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Wednesday, December 30, 2015


black dog in waterfalls creek
Dog and primate had a successful day. We went on a spontaneous walk into the woods. I took along the walking stick that will be my own personal stick, not to be given away, the one to accompany future walks. Carried the pocket knife, stopping from time to time when dog found something of interest to hold her attention. I'd open the knife and carve more of the old bark from the stick. The wood is rhododendron, dried out long ago so dry it developed a long crack down its length. The crack does not weaken the wood, rather it adds a nano-bit of spring to the stick. I'm carving a knob at the top of the stick, a smooth half of a sphere about the size of a pingpong ball for the palm of the hand. Carving completed, I'll go over it with sandpaper, smooth it to the touch. It will soak up the tung oil such that the first two coats will vanish overnight. I'll give it probably five coats, maybe six. The wood is light like maple. The tung oil changes the color to honey. The tung oil dried unto cured, then lightly gone over with oooo steel wool, the stick is smooth as silk. The tung oil keeps dampness from seeping into the wood, preserving it.
dog in spin dry shakes the water off
Dog and I had a good time on our walk. We communicated well. She walked in the creek frequently, followed her nose everywhere she went on land. She strolled on deer legs through a paradise of scents for a dog nose excited as Vada at Disneyworld meeting Elsa, Anna and Cinderella. Walking with a dog is entertainment all the way. I'm not one to set a stride and power walk to lose pounds or whatever. I'd rather roam along watching the dog explore and follow scents along the ground, while I stand in one place, carve on the walking stick, watch dog splash in the water. I look forward to walking with black dog in the snow. Snow landscape frames the tree trunks with their colors and textures, lichen, moss growing on the bark, almost invisible through the other seasons. Dog is in perpetual motion in the woods, not easy to photograph. I'll have to find the way to photograph her explorations. I point the camera at her and she comes running toward me, changing focus until all I'm able to get is a picture of her happy eyes looking up at me.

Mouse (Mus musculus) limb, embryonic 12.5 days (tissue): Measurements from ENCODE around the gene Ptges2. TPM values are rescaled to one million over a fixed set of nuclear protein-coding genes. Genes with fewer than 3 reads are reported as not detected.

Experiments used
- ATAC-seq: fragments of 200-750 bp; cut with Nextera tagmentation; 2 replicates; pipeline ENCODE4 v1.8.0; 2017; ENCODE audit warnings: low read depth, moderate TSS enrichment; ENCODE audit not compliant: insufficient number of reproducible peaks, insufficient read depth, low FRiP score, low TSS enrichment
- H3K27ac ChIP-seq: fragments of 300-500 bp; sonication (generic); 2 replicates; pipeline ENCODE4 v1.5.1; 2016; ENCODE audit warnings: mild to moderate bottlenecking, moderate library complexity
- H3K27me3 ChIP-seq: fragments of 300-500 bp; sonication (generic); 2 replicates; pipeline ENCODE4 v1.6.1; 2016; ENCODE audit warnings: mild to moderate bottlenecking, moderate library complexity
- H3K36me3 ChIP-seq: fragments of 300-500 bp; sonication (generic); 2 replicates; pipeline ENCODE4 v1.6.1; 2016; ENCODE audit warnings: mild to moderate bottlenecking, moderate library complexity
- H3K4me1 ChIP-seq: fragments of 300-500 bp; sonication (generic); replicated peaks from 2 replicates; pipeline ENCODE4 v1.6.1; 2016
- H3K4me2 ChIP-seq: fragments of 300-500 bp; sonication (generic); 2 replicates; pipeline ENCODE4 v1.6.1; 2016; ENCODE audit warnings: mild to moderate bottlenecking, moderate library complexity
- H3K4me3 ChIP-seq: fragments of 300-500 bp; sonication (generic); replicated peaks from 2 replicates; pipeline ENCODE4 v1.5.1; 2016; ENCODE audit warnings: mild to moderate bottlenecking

we are gods to the dogs
Farmer's Hardware had a good selection of collars and harnesses for dogs. Found a blue harness. At home, dog was so patient while fitting the harness, dealing with tightening and loosening the straps, it seemed to tickle her to have primate hands binding her. It shows me how domestically she has been trained. None of my dogs in the past even liked me to put a collar around their necks. I used to let my dogs live as much in the world of the wild things as at home. Circumstances are different now with a paved road and a subdivision half a mile to the west and one a half mile to the east, both of them out of sight. Mowed lawns, paved driveways, garages, and in between, "that place where nobody lives," trees grown up, rhododendron, rocks and ferns, messy. And fear them donkeys, smelling like a farm, could lower property values.
dog's nose follows a scent
Cat and dog grow closer by the day. Dog walks up to cat and they touch noses. Cat only runs from dog tempting her to play chase. Indoors, cat's curiosity about dog feels more confidence by the day the big bad wolf does not eat cats. Dog not yet ready to play appears a little more inclined each day to feel less that the cat is a threat. I'm glad for balance the smaller cat has seniority the dog honors. Dogs, being pack animals, have hierarchical minds that defer automatically to seniority. Though, sure as I say this, somebody else has the opposite experience. I grew up in a world of adults talking in sweeping generalizations. Having used my adult life to teach myself not to speak with so little meaning, I cringe when I say something like dogs have hierarchical minds. This includes everything from a Yorkie to a Mongolian mastiff.  Dog genetics and behavior have been so altered by the human mind, I doubt any one thing can be said to include all dogs. I say dogs  are covered in hair, some dogs are hairless. I say dogs have four legs, and recall amputees with three legs. I still tend to make generalizations according to interpretations of experience, and they continue not to apply. Connecting dots by trial and error.
all dogs have tongues

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